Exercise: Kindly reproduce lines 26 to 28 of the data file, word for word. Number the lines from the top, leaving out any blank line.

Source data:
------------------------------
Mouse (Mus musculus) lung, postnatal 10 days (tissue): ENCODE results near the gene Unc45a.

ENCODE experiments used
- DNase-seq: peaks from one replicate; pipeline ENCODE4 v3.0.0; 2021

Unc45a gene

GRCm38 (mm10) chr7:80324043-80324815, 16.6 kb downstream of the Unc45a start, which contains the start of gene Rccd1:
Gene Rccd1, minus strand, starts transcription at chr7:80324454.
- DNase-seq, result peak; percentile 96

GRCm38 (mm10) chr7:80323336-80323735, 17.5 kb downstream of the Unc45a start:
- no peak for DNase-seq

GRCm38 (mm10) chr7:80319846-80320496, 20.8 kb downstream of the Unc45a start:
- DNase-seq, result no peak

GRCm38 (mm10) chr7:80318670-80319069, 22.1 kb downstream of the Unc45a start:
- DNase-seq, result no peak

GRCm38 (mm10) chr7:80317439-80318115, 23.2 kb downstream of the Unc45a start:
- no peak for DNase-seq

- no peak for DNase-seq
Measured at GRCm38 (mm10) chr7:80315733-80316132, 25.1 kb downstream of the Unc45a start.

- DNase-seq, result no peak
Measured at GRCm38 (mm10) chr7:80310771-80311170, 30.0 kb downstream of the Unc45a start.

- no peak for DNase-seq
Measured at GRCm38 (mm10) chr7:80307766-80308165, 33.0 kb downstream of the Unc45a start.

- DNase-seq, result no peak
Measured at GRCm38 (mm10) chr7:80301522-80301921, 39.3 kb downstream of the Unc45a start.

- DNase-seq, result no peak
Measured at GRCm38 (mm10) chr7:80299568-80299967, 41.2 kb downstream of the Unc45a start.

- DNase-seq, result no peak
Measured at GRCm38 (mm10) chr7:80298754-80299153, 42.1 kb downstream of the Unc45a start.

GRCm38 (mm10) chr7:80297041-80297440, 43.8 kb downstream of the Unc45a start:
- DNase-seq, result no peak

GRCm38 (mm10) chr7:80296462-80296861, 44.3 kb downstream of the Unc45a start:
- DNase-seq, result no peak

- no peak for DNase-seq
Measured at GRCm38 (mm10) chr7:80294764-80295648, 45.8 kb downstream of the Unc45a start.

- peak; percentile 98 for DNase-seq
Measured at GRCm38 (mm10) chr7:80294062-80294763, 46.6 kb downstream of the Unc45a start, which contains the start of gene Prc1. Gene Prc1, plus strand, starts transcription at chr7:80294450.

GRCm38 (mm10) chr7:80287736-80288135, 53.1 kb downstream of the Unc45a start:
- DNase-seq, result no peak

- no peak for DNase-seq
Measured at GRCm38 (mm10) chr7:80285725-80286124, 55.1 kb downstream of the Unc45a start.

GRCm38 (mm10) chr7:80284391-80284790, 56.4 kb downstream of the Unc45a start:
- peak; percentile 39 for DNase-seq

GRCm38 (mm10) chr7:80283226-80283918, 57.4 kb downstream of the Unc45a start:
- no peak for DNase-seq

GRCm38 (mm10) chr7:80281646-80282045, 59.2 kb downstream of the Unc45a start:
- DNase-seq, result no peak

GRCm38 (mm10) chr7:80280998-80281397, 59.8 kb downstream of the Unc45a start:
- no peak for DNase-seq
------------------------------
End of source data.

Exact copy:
- DNase-seq, result no peak
Measured at GRCm38 (mm10) chr7:80298754-80299153, 42.1 kb downstream of the Unc45a start.

GRCm38 (mm10) chr7:80297041-80297440, 43.8 kb downstream of the Unc45a start: